HUMANITARIAN SPEECH-LANGUAGE THERAPY, JOHANNESBURG, SOUTH AFRICA
Helping to bring Speech-Language Therapy to our Communities
Humanitarian Speech-Language Therapy , Johannesburg, South Africa, is driven by two goals: to do our part in providing speech-language therapy to those who would benefit from it but cannot afford it, and to provide support to Speech-Language Therapists in the public sector. Our contributions are underpinned by our moral stand on justice, and are guided by our adherence to strict scientific principles, our knowledge and skills as Speech-Language Therapists, our professional ethics, and our generosity of spirit. We strive to build productive and sustainable relationships, and to make a positive impact in our field in Johannesburg's communities. Our work is purely voluntary and no money is involved, because people are our greatest asset.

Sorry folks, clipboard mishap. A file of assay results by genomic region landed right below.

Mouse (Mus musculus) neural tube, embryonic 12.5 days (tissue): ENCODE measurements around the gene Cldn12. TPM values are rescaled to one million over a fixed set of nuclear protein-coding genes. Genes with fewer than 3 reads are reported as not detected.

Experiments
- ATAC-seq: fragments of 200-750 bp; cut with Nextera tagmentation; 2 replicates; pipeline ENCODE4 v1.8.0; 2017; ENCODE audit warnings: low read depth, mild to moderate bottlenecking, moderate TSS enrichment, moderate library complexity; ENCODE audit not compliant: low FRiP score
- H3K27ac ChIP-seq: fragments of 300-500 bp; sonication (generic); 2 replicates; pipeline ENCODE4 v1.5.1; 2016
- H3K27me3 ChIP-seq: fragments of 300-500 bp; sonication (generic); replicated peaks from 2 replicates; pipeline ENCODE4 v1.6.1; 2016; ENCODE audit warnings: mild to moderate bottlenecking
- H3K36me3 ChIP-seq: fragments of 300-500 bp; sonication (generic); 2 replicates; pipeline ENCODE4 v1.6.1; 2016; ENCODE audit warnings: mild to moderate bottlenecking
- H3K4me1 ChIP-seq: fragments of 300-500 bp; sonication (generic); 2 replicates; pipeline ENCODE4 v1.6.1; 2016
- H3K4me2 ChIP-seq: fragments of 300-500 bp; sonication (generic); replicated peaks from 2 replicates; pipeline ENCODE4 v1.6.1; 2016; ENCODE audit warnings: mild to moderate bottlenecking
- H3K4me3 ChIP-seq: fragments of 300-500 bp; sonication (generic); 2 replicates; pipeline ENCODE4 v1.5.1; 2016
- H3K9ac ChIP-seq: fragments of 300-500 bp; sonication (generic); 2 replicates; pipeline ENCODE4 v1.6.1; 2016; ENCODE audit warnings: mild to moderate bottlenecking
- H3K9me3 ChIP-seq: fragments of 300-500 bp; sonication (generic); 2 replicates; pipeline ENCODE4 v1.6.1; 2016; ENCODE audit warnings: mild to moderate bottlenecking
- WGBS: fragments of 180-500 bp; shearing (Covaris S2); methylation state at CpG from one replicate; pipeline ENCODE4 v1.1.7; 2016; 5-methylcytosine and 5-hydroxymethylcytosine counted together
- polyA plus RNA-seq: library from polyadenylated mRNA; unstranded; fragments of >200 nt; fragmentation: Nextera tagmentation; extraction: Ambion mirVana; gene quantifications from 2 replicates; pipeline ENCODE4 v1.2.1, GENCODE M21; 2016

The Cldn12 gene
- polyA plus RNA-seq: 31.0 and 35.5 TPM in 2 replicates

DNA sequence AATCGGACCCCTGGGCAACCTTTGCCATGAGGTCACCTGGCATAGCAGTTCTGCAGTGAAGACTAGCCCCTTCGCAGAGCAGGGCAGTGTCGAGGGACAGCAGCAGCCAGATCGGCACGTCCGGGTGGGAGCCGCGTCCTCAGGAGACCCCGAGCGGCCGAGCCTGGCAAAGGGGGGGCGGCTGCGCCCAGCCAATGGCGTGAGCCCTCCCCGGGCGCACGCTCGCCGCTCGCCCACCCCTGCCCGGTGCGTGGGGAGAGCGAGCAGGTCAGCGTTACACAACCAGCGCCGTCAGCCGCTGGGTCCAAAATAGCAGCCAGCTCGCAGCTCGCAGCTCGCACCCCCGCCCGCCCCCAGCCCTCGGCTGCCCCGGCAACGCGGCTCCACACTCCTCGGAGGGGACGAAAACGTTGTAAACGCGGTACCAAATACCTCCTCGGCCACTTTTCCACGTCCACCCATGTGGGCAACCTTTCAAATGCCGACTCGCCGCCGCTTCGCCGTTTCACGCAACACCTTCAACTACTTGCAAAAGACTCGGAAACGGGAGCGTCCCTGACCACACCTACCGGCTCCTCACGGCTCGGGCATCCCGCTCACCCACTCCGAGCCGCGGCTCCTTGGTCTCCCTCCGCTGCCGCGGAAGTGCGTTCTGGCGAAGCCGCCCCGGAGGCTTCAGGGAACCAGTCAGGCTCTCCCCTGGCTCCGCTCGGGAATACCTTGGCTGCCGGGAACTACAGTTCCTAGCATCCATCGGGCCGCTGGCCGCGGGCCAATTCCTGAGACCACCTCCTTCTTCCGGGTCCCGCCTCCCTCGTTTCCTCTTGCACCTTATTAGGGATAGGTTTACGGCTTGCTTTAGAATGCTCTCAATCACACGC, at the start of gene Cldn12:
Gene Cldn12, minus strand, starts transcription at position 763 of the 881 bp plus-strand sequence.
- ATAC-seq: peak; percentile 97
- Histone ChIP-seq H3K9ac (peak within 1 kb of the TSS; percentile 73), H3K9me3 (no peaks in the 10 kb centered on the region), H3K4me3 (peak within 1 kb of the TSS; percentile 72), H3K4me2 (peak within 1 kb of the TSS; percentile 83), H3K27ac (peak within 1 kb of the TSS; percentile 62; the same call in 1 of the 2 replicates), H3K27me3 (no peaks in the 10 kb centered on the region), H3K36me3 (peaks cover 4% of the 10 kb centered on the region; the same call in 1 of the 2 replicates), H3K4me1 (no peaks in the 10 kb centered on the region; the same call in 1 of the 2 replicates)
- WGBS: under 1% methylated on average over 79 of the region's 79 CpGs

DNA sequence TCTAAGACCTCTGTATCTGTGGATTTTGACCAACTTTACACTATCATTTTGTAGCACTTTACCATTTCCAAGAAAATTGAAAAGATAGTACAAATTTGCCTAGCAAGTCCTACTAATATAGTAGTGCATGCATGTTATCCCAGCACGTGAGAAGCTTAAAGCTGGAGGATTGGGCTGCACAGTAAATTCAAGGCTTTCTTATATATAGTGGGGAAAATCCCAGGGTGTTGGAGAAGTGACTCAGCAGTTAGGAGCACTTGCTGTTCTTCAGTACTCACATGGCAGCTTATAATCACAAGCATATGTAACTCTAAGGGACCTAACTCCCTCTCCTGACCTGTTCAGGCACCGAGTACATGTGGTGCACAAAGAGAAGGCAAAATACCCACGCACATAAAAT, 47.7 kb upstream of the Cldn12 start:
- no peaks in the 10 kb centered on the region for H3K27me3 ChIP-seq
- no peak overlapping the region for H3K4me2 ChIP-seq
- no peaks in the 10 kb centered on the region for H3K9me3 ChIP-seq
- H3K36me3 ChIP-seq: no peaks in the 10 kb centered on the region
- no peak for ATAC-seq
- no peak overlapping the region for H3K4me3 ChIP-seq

Humanitarian Speech-Language Therapy , Johannesburg, South Africa involves speech-language therapists who are registered with the Health Professionals Council of South Africa who volunteer their services in a wide range of activities.
At this juncture, H-SLT augments existing SLT services in and around Johannesburg. In time, the goal will be to extend services to contexts where no services are available.
MENTORING, SUPERVISION, AND SUPPORT
H-SLT offers mentoring, supervision of cases and professional support that is free, sustainable, and confidential.
HUMANITARIAN SPEECH-LANGUAGE THERAPY , JOHANNESBURG, SOUTH AFRICA INVITES SPEECH-LANGUAGE THERAPISTS TO CALL ON US FOR HELP.
Speech-language Therapists in and around Johannesburg are invited to contact us if you think we can augment your services and/or if you would like support, mentoring, or supervision.
Speech-Language Therapists who work in and around Johannesburg are invited and encouraged to join our organisation to provide augmentative services to our colleagues in less resourced contexts, and to share your knowledge, skills and a part of your time.
Unfortunately we cannot respond to inquiries from the public at this stage. Members of the public are encouraged to contact the South African Speech Language and Hearing Association (SASLHA)